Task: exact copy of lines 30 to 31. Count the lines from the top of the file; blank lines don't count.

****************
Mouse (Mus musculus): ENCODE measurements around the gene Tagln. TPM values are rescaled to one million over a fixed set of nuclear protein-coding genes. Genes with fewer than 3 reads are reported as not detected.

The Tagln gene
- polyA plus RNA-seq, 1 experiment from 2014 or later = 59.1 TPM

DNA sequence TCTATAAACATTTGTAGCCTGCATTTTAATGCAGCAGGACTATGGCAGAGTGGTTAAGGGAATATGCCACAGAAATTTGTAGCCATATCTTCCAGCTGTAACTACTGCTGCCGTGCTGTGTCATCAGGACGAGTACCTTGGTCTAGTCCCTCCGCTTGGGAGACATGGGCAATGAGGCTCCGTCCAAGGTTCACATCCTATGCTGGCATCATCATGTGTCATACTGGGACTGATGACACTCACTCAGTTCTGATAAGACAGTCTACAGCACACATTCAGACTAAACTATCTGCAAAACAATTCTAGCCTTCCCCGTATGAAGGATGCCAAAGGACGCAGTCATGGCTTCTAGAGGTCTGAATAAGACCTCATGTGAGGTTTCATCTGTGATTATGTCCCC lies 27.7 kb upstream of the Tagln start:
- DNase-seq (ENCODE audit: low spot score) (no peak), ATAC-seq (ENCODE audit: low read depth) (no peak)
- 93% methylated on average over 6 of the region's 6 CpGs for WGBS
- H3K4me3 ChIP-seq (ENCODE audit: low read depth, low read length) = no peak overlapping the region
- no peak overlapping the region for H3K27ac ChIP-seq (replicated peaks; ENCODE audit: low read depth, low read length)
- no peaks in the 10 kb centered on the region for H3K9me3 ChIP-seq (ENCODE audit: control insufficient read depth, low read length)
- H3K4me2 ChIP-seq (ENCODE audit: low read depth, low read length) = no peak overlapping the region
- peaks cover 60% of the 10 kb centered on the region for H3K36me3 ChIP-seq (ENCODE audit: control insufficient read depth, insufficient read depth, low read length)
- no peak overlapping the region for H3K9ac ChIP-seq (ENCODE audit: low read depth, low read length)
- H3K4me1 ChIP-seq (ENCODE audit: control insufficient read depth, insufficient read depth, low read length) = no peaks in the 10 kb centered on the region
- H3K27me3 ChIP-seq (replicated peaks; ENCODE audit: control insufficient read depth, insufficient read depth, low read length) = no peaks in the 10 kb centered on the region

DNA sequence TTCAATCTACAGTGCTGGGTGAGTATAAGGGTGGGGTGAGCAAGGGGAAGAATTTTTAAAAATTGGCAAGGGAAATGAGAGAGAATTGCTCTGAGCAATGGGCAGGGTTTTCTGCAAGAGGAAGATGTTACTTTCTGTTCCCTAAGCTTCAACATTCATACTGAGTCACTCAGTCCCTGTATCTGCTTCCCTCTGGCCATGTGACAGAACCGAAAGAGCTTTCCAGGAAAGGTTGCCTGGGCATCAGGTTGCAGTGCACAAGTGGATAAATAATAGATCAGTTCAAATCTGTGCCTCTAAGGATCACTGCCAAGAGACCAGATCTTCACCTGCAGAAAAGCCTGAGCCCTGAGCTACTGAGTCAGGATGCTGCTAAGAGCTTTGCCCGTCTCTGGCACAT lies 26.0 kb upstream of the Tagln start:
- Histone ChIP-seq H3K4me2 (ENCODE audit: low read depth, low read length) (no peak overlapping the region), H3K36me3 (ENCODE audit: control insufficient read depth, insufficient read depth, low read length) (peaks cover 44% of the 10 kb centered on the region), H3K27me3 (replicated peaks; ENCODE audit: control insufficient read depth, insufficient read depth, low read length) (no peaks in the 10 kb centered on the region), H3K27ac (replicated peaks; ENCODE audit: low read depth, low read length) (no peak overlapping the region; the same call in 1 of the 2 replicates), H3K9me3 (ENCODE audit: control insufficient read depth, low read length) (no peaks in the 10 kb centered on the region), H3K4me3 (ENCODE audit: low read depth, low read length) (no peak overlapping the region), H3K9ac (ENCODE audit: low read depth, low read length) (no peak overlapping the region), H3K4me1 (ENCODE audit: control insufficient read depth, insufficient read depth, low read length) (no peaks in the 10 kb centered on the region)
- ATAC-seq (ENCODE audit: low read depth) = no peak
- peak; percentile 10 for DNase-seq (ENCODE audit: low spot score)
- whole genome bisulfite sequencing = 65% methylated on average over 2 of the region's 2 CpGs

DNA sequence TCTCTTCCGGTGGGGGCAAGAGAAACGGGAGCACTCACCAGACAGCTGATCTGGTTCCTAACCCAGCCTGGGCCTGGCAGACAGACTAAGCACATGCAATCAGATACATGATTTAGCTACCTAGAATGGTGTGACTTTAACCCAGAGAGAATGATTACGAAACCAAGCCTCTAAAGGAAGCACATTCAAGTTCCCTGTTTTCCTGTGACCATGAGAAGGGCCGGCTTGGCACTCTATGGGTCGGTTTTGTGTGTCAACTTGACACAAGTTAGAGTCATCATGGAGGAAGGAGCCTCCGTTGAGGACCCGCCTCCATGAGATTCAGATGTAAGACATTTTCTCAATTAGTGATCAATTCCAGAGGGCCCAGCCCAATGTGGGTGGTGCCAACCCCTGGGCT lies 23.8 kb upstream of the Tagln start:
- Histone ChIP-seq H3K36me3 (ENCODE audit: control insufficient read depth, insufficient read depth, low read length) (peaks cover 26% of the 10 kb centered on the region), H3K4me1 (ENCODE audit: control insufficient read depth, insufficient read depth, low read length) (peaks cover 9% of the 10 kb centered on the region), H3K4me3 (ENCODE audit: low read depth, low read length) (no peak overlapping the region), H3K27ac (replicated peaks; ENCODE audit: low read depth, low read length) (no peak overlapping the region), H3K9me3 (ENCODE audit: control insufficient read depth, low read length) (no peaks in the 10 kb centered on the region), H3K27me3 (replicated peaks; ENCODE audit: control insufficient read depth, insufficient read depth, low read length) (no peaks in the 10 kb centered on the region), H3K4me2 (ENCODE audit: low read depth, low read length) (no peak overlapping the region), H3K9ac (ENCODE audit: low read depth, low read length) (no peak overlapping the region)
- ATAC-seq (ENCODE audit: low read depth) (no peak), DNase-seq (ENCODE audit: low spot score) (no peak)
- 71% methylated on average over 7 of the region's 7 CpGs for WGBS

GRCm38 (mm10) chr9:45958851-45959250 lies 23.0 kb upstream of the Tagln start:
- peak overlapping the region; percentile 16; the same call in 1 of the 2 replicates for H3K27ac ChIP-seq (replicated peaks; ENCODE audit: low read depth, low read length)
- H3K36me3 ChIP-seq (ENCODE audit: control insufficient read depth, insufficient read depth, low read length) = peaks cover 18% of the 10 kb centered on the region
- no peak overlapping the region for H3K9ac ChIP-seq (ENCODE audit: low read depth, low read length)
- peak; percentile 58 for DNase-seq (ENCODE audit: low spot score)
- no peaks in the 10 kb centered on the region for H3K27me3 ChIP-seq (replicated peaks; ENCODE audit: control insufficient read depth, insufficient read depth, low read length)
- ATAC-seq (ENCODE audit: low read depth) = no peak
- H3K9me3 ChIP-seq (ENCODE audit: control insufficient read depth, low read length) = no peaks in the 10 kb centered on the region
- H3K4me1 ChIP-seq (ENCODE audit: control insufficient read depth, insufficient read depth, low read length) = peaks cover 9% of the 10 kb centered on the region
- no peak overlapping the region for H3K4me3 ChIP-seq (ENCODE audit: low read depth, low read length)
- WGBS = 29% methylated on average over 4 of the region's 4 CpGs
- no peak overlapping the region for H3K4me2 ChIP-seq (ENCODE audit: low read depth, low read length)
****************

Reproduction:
- ATAC-seq (ENCODE audit: low read depth) = no peak
- H3K9me3 ChIP-seq (ENCODE audit: control insufficient read depth, low read length) = no peaks in the 10 kb centered on the region